Body art, self graffiti, walking billboards, inked up… each of these expressions depict the physical nature of a tattoo. What’s often NOT discussed is the emotional, or the mental nature of a tattoo. You’re either helplessly naive, or in total denial if you think your tattoos aren’t going to have a significant positive or negative influence on people who don’t know you well.

I still remember the first time I had come across the label ‘tramp stamp’. A woman was reaching out for something at the bar counter, as a row of men and women judged her lower back tattoo, and her character without even knowing her. Everyone had a reaction. And once she left, they all talked about it. It was like a group therapy.

The responses ranged from “She’s definitely a party girl, probably drinks a lot, has a lot of sex and a rough childhood,” to “She’s probably creative, edgy, a leader and an independent thinker.” Some liked her, some didn’t her in the brightest light, and most of the guys were interested in her, solely because of the tattoo. Whatever the response, they were all intrigued, and each one of them conjured up their own personal version of her life story, all from the sight of a well-placed tattoo.

Now, this incident is from a time when tattoos were still very controversial in our society, at least. N ow, they’re getting accepted in the mainstream, more than ever. Sadly, so much that you can probably even call them a ‘trend’ these days.

Is it social branding?

Image Credit: Chip Simone
Image Credit: Chip Simone

Tattoos are a conversation starter. Either your tattoo tells a story, or speaks on behalf of you, but they definitely derive some nature of response from the one looking at it. And the response from the sight of tattoos lead to a modern version of social branding.

“He must be tough.”

“She’s probably easy.”

“He’ll never get a job.”

She just wants to drink, and dance at the speaker of a club.”

Of course, there are variables. In my opinion, the older you are, the less forgiving you are of tattoos. Where you put the tattoo, how many you have, what the tattoos talk about, and their sizes – all these factors shape the emotional behaviour of the recipient. And that observer could be anyone, from your boss to your Tinder date.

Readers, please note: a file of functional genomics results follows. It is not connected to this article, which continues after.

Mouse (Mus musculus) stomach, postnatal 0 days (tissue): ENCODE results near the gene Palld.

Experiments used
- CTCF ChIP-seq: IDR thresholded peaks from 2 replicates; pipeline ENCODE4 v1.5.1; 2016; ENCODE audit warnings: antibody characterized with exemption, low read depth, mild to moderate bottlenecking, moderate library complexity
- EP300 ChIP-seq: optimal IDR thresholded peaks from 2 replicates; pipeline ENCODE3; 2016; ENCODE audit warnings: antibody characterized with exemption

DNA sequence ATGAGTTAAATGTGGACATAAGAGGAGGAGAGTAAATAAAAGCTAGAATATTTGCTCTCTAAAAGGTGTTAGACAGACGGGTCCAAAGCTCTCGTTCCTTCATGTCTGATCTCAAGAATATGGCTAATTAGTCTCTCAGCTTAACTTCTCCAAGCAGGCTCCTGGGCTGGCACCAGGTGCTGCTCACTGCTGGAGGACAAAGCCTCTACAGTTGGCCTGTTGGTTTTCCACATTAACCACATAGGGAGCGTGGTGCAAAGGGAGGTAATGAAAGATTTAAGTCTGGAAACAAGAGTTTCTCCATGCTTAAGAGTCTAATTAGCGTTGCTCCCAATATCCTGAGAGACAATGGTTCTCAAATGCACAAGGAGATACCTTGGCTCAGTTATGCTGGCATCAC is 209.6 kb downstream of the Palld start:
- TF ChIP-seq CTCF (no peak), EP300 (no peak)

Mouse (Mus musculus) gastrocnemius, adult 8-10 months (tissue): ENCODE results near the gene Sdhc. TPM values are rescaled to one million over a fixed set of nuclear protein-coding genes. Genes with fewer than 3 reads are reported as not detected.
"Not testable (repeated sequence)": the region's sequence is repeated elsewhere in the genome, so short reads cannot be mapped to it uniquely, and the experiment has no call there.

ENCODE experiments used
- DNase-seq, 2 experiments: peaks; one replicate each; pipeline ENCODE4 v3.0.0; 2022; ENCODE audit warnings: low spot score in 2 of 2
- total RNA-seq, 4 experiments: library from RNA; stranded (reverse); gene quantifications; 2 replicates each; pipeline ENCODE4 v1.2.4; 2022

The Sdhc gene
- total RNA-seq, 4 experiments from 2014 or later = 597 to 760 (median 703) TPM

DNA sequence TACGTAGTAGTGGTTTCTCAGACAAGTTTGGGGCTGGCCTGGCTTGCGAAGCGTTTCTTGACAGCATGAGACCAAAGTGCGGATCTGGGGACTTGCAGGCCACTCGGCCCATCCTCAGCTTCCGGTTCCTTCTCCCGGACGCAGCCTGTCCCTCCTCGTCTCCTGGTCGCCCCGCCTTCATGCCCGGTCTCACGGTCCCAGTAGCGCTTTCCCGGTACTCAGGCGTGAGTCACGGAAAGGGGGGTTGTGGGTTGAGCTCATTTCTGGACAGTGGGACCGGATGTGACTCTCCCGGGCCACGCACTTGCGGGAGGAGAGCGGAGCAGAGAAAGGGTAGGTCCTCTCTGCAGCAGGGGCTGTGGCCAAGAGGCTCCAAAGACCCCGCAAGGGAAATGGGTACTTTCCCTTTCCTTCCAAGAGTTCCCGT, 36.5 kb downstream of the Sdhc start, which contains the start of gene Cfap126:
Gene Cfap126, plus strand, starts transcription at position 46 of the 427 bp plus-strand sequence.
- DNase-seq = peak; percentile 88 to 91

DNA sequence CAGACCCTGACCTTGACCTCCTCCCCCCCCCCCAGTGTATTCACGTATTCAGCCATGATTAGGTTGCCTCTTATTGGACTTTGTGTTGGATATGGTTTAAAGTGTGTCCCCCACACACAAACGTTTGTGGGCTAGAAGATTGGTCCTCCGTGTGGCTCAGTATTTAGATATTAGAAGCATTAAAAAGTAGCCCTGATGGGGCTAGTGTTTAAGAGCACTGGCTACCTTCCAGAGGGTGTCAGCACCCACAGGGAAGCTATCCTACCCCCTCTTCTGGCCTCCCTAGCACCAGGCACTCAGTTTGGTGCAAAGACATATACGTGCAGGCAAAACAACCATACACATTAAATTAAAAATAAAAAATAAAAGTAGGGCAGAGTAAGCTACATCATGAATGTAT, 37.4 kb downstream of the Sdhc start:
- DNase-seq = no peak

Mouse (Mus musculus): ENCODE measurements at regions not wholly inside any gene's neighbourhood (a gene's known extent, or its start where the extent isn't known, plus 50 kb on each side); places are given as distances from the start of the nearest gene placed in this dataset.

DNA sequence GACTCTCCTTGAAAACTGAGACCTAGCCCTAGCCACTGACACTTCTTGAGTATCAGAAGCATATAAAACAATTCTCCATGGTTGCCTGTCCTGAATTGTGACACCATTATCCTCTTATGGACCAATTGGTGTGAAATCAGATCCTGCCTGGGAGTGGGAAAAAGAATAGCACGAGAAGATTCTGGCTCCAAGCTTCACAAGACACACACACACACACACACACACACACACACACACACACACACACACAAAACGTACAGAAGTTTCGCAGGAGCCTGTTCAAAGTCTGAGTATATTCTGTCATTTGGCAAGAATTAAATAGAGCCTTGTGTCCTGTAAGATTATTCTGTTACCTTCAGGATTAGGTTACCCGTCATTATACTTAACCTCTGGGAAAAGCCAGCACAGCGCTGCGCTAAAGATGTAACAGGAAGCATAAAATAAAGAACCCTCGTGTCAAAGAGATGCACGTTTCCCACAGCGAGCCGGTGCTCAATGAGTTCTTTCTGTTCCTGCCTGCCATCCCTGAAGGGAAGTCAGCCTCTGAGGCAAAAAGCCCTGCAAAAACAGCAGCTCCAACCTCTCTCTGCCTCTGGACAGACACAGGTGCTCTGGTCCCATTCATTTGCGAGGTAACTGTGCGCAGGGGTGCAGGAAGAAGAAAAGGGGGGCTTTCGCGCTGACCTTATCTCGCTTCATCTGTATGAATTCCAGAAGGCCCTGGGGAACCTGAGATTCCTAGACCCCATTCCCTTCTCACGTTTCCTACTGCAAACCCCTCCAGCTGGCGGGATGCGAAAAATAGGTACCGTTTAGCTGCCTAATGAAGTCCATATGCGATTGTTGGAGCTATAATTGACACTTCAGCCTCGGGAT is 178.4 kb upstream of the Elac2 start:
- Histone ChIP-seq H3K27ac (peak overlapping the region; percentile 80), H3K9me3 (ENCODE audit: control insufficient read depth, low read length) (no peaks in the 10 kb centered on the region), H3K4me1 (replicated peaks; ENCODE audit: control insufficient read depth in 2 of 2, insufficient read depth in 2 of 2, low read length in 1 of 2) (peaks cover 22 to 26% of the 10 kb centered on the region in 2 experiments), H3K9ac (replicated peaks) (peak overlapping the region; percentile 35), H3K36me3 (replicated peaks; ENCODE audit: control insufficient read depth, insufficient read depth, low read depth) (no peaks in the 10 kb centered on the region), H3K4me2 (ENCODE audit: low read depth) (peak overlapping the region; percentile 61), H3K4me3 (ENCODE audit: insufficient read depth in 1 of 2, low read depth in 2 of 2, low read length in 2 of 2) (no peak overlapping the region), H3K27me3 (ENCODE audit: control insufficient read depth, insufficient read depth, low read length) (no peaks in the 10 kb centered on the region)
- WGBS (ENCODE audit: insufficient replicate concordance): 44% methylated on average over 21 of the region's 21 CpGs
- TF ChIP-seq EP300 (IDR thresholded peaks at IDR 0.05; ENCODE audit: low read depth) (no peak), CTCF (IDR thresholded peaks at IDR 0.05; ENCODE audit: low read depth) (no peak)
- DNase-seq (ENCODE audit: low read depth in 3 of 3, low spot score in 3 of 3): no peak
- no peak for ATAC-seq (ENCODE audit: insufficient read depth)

Why do people get tattoos?

In such a context, it is important to leave this question behind. People get tattoos for varied reasons – for seeking attention, self expression, artistic freedom, rebellion, visual display of a personal narrative, reminders of traditions, sexual motivation, identification with an ideology or even drunken impulsiveness.

What does your tattoo mean?

“My body is my journal, and my tattoos are my story.”

– Johnny Depp

Tattoos can visually reveal more about you, or distract people from getting to know the real you. Some people hide behind their tattoo. Others look at a tattoo as a means to stay connected to their roots, beliefs, traditions… Some go for tattoos to speak out loud about their exhibitionist side. And some go for tattoos to simply say, “This is what I stand for.”

Scientific studies over the years have suggested that people with tattoos exhibit higher levels of self esteem, and lower anxiety right after getting a tattoo. Some could argue that getting tattooed releases body endorphins, which could be the reason for ink addiction.

So, what does this mean?

Our society, in this digital age, craves for individuality and self expression. Our bodies have become signboards of quotes, sayings and reminders. Whether you like it or not, tattoos are growing in popularity. With massive improvements in tattoo removal technologies, the fear of being ‘marked for life’ has gone for a toss. Then, where is the individuality?

When you get a tattoo at the age of 20, it means something to you. At 35, it will mean something else, and at 60 something else. To everyone, their own. But, I guess we all judge. Whatever be your opinion on tattoos, one thing is for sure, there’s definitely more than that meets the eye.

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